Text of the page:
Exploring Cape Town
**Guest post by: Naida J. Ally**
Cape Town has fast become a popular choice for travelers and holiday-makers alike. Relishing in a subtropical Mediterranean climate, this southern hemisphere destination harbours dry, hot summers and mild, wet winters. Check out My destination Cape Town for more general information about flights, when to go and where to stay.
Offering a cosmopolitan vibe against a backdrop of natural beauty, it’s the perfect place to sample the uniqueness of South Africa from a focal and accessible point. Being that it is surrounded by both the Indian and Atlantic Oceans, one of the most notable factors of Cape Town is its proximity to a number of beaches within easy reach of the centre. Each offering their own individual natural beauty, whatever your ideal beach experience, you will find it somewhere along the two coast lines. The options range from tucked away bays, with reefs and rock formations to explore and a variety of diving opportunities in which to part-take, or the more traditional stretches of sandy beach on which to bathe on hot afternoons and to stroll along to a backdrop of picturesque skies at dusk.
Adventurous types will find an eclectic mix of heart racing activities, such as bungee jumping at Bloukrans, which boasts the highest commercial jump in the world at 216 metres. There are also a number of Mountain and Quad Biking trails along the Western Cape, and Paragliding for the more experienced thrill seeker. For a truly unique experience, Klein Karoo which is 4 hours outside of Cape Town, offers Ostrich riding. Perhaps not the most conventional of sporting activities, it is certainly one not to be missed. Another more controversial activity would have to be Shark cage diving at Mossel Bay Harbour, where you are literally met face to face by a great white shark with only a metal cage between yourself and its notorious jaws! For those looking for a less frightening holiday experience, Cape Town is full of exquisite cultural history and nature. The Cape Point Nature Reserve has glorious views over 7000 hectares of land, housing baboons, the Cape mountain zebra and hundreds of species of exotic birds.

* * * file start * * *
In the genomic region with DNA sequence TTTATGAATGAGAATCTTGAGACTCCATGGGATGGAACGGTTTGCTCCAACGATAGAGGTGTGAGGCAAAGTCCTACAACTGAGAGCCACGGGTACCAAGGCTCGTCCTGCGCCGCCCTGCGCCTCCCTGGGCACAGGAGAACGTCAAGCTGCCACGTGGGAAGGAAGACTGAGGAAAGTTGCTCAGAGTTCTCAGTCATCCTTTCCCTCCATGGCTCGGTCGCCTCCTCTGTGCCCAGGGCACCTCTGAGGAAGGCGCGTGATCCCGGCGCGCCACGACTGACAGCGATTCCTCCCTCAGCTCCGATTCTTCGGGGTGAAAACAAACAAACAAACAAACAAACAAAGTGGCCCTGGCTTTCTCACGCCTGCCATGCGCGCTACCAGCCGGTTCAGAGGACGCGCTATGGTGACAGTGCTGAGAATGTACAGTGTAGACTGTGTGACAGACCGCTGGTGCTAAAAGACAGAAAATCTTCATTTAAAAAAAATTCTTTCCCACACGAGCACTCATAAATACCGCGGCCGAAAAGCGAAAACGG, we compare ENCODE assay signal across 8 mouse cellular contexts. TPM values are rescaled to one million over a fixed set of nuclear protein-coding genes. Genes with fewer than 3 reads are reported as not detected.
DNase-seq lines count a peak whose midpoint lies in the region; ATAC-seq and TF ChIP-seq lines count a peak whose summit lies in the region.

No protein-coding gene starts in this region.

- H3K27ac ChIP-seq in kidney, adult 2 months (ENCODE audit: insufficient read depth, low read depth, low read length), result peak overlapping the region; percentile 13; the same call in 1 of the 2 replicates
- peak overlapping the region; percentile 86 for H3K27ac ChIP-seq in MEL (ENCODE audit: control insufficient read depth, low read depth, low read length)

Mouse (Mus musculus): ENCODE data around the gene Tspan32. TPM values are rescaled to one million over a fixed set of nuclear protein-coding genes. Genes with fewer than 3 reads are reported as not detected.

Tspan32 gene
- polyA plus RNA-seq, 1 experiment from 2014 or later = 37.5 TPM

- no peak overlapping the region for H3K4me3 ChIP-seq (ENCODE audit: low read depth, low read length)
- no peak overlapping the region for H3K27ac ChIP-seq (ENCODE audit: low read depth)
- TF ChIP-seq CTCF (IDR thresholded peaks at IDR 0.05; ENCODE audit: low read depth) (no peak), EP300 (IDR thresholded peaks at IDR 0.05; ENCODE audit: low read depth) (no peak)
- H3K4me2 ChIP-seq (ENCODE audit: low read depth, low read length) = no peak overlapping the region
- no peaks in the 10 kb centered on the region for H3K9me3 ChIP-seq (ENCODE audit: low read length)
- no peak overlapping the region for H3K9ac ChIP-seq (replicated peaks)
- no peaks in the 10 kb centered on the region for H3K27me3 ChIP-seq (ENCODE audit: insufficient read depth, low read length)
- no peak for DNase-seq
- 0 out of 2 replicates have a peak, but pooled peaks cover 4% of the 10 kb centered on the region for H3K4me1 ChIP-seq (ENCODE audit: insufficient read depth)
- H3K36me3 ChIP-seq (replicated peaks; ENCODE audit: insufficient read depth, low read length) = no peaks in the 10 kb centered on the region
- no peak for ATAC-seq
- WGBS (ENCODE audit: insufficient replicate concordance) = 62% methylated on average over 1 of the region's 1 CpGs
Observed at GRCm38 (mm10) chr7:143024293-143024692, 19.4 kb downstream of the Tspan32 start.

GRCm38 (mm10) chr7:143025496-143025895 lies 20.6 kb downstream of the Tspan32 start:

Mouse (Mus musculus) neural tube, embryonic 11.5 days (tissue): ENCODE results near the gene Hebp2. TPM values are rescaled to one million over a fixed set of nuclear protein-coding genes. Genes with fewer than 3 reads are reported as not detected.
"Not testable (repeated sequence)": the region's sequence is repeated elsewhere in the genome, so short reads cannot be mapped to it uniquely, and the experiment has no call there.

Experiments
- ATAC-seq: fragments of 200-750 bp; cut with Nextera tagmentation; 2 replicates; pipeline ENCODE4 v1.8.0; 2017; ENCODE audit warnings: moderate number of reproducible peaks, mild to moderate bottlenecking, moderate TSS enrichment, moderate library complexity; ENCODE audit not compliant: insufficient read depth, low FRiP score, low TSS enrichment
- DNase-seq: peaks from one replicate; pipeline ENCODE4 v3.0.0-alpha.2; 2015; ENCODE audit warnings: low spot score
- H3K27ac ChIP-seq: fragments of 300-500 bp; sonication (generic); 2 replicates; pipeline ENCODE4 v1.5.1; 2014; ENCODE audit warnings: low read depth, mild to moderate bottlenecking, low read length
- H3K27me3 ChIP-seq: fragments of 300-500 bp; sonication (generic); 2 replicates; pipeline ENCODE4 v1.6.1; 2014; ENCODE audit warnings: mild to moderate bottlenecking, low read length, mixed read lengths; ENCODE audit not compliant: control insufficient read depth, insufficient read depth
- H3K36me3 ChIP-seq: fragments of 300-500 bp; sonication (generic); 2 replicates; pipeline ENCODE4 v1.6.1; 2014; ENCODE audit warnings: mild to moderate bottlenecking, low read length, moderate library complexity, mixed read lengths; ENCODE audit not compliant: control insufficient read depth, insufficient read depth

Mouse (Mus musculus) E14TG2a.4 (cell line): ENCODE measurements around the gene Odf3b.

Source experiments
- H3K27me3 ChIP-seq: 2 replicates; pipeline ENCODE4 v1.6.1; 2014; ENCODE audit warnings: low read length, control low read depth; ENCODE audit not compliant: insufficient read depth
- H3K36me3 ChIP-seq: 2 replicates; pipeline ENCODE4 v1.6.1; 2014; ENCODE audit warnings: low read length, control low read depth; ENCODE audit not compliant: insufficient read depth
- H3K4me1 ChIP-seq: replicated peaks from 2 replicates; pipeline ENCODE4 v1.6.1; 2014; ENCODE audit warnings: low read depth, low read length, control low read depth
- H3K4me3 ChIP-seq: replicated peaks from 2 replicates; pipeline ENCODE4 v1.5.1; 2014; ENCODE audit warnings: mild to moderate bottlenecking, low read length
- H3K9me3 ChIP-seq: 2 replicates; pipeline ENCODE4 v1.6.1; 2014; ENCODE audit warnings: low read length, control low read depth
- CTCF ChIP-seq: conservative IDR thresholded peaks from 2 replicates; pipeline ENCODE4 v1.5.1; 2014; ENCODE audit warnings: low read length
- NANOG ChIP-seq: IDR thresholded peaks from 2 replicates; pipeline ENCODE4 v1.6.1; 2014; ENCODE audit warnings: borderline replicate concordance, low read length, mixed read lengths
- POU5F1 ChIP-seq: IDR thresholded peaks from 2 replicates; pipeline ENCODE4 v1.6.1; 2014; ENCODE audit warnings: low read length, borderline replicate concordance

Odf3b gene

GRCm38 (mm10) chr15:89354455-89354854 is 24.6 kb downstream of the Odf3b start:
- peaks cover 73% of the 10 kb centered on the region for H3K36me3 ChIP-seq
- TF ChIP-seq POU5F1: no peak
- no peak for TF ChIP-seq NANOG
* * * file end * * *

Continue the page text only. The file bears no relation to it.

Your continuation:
Cape Town is also renowned for is gastronomy, and those who enjoy eating game will be in their element. Cape Town cuisine heavily features meats like springbok and kudu (a type of antelope) which you can find in all traditional restaurants. Recommendable places to eat are Azure, Zenzera, On the Rocks and Moyo, although this list is in no way exhaustive. Along with being famous for game, Cape Town is also known for its wine, and enthusiasts might want to swing by a wine tasting at Franschock Wine Valley to sample the local offerings and get a feel for the wine making process. One word of advice though- it’d probably be wise to steer clear of shark cage diving afterwards- the wine is notoriously strong!